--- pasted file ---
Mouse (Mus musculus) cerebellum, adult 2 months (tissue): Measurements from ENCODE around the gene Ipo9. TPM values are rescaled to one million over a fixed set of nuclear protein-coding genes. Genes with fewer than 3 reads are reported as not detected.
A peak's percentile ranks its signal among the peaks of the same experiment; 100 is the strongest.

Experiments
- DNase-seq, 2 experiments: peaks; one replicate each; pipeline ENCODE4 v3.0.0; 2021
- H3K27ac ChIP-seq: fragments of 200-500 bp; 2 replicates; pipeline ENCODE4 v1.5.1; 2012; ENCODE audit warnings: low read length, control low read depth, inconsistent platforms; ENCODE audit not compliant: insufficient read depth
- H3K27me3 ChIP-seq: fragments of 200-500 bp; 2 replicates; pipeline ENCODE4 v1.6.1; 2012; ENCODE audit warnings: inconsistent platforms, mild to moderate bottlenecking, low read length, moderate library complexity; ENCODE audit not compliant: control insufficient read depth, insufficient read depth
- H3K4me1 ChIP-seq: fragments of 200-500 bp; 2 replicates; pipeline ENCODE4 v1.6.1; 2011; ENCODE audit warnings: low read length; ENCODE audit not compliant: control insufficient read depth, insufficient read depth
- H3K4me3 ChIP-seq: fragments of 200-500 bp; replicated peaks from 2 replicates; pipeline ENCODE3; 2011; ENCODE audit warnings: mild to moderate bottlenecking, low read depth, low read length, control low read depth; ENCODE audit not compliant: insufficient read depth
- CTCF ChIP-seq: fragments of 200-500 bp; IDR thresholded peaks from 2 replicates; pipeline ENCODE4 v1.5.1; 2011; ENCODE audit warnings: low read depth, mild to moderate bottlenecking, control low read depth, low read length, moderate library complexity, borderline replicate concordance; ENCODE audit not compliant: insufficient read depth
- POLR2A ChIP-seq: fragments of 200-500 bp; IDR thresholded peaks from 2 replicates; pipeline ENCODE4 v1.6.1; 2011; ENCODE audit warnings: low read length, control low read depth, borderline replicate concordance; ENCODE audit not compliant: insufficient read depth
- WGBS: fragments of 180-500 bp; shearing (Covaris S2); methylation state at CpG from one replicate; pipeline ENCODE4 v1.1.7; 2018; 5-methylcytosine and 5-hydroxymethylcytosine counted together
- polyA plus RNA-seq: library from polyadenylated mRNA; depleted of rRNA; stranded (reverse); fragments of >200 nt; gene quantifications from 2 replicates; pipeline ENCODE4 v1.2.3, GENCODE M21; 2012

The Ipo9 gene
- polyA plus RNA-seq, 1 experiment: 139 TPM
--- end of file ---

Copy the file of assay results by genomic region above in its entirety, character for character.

Mouse (Mus musculus) cerebellum, adult 2 months (tissue): Measurements from ENCODE around the gene Ipo9. TPM values are rescaled to one million over a fixed set of nuclear protein-coding genes. Genes with fewer than 3 reads are reported as not detected.
A peak's percentile ranks its signal among the peaks of the same experiment; 100 is the strongest.

Experiments
- DNase-seq, 2 experiments: peaks; one replicate each; pipeline ENCODE4 v3.0.0; 2021
- H3K27ac ChIP-seq: fragments of 200-500 bp; 2 replicates; pipeline ENCODE4 v1.5.1; 2012; ENCODE audit warnings: low read length, control low read depth, inconsistent platforms; ENCODE audit not compliant: insufficient read depth
- H3K27me3 ChIP-seq: fragments of 200-500 bp; 2 replicates; pipeline ENCODE4 v1.6.1; 2012; ENCODE audit warnings: inconsistent platforms, mild to moderate bottlenecking, low read length, moderate library complexity; ENCODE audit not compliant: control insufficient read depth, insufficient read depth
- H3K4me1 ChIP-seq: fragments of 200-500 bp; 2 replicates; pipeline ENCODE4 v1.6.1; 2011; ENCODE audit warnings: low read length; ENCODE audit not compliant: control insufficient read depth, insufficient read depth
- H3K4me3 ChIP-seq: fragments of 200-500 bp; replicated peaks from 2 replicates; pipeline ENCODE3; 2011; ENCODE audit warnings: mild to moderate bottlenecking, low read depth, low read length, control low read depth; ENCODE audit not compliant: insufficient read depth
- CTCF ChIP-seq: fragments of 200-500 bp; IDR thresholded peaks from 2 replicates; pipeline ENCODE4 v1.5.1; 2011; ENCODE audit warnings: low read depth, mild to moderate bottlenecking, control low read depth, low read length, moderate library complexity, borderline replicate concordance; ENCODE audit not compliant: insufficient read depth
- POLR2A ChIP-seq: fragments of 200-500 bp; IDR thresholded peaks from 2 replicates; pipeline ENCODE4 v1.6.1; 2011; ENCODE audit warnings: low read length, control low read depth, borderline replicate concordance; ENCODE audit not compliant: insufficient read depth
- WGBS: fragments of 180-500 bp; shearing (Covaris S2); methylation state at CpG from one replicate; pipeline ENCODE4 v1.1.7; 2018; 5-methylcytosine and 5-hydroxymethylcytosine counted together
- polyA plus RNA-seq: library from polyadenylated mRNA; depleted of rRNA; stranded (reverse); fragments of >200 nt; gene quantifications from 2 replicates; pipeline ENCODE4 v1.2.3, GENCODE M21; 2012

The Ipo9 gene
- polyA plus RNA-seq, 1 experiment: 139 TPM